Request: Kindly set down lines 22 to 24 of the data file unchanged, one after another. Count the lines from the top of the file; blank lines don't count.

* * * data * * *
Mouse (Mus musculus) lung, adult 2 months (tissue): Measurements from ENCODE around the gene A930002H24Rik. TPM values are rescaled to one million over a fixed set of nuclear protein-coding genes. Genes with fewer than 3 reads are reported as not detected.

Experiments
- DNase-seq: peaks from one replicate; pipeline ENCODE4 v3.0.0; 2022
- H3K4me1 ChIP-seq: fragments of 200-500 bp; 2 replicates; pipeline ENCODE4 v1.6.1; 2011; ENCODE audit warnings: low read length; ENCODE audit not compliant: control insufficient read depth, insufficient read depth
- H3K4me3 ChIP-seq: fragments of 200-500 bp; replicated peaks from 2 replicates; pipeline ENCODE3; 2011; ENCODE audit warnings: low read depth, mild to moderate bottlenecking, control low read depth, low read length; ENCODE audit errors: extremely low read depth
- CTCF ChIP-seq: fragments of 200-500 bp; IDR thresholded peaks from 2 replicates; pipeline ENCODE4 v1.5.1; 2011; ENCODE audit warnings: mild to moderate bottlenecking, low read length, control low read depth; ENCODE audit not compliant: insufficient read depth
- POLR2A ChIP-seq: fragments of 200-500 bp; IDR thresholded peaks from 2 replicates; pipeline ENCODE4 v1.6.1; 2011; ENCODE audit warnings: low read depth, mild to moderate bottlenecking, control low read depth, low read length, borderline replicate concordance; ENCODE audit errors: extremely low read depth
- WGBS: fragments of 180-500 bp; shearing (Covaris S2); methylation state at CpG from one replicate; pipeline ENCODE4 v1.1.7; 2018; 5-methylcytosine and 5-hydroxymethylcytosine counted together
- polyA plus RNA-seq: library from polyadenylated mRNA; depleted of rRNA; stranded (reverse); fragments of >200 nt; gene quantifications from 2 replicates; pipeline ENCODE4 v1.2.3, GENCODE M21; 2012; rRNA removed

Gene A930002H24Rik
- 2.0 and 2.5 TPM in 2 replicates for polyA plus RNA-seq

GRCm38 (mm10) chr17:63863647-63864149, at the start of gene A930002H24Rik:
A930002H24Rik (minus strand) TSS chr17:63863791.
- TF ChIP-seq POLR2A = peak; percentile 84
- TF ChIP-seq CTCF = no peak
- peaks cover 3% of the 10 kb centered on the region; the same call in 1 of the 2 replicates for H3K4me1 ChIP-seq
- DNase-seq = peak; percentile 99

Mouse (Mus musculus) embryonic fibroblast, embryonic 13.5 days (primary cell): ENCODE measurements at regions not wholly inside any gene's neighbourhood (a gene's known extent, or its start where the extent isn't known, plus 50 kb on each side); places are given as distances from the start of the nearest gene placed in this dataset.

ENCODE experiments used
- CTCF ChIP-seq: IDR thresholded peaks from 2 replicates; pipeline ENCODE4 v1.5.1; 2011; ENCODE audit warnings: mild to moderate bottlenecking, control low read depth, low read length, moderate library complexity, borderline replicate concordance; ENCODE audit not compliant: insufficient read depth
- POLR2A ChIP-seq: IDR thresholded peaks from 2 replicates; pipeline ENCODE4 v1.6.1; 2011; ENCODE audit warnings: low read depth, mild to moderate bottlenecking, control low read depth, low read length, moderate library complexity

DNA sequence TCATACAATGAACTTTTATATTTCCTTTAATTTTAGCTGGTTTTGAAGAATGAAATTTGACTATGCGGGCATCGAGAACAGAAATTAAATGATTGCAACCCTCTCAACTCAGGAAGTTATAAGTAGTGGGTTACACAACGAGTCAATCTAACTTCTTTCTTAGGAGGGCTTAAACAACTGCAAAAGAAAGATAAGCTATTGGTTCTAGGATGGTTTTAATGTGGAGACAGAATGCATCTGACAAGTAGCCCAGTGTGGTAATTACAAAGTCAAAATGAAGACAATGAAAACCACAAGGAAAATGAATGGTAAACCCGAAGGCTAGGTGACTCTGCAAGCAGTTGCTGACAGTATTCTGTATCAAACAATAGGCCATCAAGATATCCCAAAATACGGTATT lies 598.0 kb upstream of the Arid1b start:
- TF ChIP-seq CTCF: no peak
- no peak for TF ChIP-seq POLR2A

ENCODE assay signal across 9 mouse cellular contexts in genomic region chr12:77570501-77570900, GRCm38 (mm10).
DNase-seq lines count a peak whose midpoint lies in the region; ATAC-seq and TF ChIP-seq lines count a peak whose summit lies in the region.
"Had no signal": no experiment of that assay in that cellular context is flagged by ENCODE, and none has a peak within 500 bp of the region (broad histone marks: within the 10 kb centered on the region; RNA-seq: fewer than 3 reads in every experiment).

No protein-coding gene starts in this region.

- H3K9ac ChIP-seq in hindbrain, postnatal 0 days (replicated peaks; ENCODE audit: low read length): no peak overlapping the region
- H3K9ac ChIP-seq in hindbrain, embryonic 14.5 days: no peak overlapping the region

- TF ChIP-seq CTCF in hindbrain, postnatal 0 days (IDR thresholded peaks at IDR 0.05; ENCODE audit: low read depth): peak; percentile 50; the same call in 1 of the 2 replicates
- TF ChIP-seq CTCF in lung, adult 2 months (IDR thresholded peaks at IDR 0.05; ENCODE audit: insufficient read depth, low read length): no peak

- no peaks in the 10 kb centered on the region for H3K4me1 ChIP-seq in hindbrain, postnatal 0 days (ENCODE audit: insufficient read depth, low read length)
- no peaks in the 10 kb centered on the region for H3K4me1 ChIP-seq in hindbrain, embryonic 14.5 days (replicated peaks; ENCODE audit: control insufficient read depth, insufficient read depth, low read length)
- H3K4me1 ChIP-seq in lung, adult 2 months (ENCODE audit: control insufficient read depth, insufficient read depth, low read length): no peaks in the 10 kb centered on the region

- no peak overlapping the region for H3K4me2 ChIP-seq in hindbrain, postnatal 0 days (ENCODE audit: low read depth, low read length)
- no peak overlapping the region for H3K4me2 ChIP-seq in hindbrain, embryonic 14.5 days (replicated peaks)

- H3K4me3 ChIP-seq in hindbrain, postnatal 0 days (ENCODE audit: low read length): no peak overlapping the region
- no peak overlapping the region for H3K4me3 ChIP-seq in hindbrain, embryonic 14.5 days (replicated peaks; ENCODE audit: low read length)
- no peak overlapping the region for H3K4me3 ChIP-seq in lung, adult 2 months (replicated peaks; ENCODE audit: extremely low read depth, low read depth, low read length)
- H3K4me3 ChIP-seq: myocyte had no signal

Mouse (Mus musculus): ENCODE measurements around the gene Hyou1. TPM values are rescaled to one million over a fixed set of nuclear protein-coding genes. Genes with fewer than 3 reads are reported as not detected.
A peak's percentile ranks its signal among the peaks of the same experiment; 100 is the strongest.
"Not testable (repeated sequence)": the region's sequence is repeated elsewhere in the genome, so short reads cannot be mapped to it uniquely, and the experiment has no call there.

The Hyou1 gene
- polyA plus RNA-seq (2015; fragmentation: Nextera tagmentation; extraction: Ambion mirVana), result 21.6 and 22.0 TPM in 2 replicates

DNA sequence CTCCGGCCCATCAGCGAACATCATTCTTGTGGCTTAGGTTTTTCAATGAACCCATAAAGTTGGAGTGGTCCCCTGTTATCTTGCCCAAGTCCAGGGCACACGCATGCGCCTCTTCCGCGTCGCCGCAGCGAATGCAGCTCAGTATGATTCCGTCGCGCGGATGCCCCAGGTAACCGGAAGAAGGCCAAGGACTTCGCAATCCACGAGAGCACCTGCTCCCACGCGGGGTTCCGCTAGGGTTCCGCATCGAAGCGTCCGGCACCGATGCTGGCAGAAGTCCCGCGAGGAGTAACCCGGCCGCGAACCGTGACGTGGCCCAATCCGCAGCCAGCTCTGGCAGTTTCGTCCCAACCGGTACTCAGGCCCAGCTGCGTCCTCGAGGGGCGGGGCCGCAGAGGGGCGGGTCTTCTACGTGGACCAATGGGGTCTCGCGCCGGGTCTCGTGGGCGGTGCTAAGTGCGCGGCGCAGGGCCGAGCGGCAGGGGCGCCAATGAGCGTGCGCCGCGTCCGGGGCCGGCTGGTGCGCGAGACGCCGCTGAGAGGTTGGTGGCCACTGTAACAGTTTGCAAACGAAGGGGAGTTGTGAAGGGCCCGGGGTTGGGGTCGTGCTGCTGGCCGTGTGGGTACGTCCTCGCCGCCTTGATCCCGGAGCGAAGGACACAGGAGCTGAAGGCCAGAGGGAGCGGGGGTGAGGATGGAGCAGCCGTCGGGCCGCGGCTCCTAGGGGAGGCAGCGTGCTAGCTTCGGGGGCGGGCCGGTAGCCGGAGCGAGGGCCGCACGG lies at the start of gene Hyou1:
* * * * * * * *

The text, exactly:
DNA sequence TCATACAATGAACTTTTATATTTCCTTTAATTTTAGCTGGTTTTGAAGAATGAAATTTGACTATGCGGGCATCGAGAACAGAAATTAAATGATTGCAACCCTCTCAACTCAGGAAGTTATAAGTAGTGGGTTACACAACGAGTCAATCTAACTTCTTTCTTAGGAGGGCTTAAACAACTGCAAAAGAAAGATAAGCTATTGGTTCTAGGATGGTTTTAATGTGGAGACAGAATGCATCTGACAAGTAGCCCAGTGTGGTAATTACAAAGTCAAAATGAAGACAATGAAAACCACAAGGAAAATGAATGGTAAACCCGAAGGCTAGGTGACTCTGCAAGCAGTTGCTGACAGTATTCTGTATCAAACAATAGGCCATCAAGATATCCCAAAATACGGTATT lies 598.0 kb upstream of the Arid1b start:
- TF ChIP-seq CTCF: no peak
- no peak for TF ChIP-seq POLR2A